From Sam Houston to Beyoncé, George Strait to Lyndon Johnson, Selena Quintanilla to Karl Rove, the Lone Star State has always been home to some of the biggest names in culture and politics in American history.
Texans have been so prolific, you’d think it’d be impossible to narrow the state’s most influential figures to a list of just five or ten.
What about 50, though?
That was a challenge the folks at Texas Monthly put upon themselves with a new book called Lone Stars Rising: The Fifty People Who Turned Texas Into the Fastest-Growing, Most Exciting, and, Sometimes, Most Exasperating State in the Country.
Jeff Salamon is a deputy editor at Texas Monthly and he came on the Texas Standard to talk about the book. Listen to the story above or read the transcript below.
This transcript has been edited lightly for clarity:
Texas Standard: This book starts in the 1970s and is a series of essays documenting the state’s most influential figures. I think some of these names are rather big in pop culture. What was the motivation for putting this together? Couldn’t have had anything to do with a certain anniversary of Texas Monthly.
Jeff Salamon: It in fact did have something to do with that anniversary. Texas Monthly turns 50 years old this year. Our very first issue was February 1973. And so we’re doing a whole bunch of things for the 50th anniversary. We had a big anniversary issue in February, and we already have an agreement with Harper Web, a division of Harper Collins, to put out a series of books. And this is the third one. And we were looking back at the past 50 years of Texas history during the whole time that Texas Monthly has been around. And we wanted to come up with a book that would really do something interesting about that half century. And at one point, we talked about maybe the 50 most important events of the past half century. And then we thought about maybe it would be like a mix of events and people and things. And then we really narrowed it down to “let’s just write about people.” People like reading about people. So why not?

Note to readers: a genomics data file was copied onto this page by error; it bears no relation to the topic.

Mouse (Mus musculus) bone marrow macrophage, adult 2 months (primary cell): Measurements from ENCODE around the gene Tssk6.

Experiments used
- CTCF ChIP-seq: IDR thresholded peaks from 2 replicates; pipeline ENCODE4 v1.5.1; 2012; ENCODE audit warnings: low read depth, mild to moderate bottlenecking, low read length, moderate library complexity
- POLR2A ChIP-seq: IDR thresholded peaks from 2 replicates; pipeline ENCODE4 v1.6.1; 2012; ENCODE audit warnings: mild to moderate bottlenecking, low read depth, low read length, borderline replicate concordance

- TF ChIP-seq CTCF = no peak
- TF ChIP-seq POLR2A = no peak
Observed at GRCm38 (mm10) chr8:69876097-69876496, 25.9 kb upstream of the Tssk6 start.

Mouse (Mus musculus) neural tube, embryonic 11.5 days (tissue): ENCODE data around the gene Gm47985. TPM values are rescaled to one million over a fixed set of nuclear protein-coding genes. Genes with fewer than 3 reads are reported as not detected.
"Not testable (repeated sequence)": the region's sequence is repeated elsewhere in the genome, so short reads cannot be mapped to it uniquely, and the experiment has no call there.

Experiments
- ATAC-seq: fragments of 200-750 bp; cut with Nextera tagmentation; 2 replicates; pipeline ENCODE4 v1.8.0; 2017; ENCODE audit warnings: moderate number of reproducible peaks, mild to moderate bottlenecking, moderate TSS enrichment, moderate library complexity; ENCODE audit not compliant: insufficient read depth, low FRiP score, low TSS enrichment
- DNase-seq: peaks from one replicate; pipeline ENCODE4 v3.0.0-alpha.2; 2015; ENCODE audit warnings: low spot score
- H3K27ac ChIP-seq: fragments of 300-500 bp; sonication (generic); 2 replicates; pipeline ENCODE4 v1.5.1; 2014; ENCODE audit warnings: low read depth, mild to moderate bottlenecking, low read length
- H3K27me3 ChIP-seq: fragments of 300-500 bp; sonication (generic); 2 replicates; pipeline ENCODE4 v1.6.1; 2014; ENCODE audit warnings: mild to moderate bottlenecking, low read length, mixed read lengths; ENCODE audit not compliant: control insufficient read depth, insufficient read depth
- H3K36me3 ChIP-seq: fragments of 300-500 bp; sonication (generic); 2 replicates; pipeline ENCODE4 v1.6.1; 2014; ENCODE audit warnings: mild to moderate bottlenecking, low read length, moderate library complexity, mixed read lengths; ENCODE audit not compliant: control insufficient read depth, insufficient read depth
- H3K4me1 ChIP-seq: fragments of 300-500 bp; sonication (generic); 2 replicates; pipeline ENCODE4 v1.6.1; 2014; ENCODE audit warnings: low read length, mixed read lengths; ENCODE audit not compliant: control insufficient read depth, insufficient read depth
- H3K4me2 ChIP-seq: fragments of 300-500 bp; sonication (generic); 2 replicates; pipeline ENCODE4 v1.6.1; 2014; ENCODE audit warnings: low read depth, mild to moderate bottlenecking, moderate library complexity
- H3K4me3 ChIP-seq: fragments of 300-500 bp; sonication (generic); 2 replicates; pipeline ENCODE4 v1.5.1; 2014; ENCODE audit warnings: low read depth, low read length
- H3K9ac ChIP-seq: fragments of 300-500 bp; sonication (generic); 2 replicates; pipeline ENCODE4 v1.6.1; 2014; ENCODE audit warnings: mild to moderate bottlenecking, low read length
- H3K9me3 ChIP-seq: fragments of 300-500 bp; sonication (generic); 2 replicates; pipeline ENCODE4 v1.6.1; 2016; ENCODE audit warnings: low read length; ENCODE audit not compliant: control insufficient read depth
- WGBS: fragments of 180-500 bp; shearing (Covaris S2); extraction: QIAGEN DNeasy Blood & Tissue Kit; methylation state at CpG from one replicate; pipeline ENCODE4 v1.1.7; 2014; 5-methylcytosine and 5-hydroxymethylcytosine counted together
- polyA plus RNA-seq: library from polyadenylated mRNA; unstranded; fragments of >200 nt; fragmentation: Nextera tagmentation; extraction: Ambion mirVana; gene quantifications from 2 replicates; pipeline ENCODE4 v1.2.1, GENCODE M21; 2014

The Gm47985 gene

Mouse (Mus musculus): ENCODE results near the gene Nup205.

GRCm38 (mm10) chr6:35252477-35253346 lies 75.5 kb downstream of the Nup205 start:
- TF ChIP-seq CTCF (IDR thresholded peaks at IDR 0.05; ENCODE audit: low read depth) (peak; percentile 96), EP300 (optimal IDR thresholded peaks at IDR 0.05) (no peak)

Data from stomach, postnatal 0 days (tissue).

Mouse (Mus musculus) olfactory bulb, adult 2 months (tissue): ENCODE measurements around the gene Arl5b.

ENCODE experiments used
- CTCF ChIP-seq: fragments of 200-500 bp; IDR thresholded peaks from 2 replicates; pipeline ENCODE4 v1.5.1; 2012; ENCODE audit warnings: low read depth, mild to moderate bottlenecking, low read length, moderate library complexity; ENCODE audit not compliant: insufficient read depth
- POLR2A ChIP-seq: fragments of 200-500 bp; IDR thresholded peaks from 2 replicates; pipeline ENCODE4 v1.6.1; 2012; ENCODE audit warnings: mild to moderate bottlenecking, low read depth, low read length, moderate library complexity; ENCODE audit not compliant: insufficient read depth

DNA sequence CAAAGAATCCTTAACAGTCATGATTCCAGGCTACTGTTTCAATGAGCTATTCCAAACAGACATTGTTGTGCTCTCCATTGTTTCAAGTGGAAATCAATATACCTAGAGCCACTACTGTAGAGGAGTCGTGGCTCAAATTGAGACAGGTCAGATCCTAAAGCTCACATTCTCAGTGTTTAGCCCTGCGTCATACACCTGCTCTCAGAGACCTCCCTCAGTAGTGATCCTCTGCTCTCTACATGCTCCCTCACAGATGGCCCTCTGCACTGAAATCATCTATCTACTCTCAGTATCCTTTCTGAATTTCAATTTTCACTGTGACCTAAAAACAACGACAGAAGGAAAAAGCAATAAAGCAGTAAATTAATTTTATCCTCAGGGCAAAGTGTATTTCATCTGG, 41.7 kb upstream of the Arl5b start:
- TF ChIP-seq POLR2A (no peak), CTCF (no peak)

And really, we didn’t think about this at the outset, but it sort of became apparent as the book was coming together. One thing that really wound up being fortuitous about writing about people was I realized as the stories started coming in that our writers really knew a lot of these people. These weren’t just people they were reading about or watching on TV. But, you know, for instance, Robert Draper, who’s a former staff writer for the magazine who’s now at The New York Times, he reported on George W. Bush from the time Bush was governor, through his presidency – has written a whole lot about him. And so when you read Rob’s piece on Bush, it’s a great piece. First of all, you know, he definitely tells you here’s what was good and bad about Bush as governor and here’s what was good and bad about Bush as president. But he also gives you a sense of what it was like being around the man. You know, he reported on him for so long that eventually they were familiar enough with each other that Bush would make fun of Robert’s tie or his scuffed shoes. And Robert can tell you, you know, “here’s how Bush treated the people around him. This is what he was like up close.”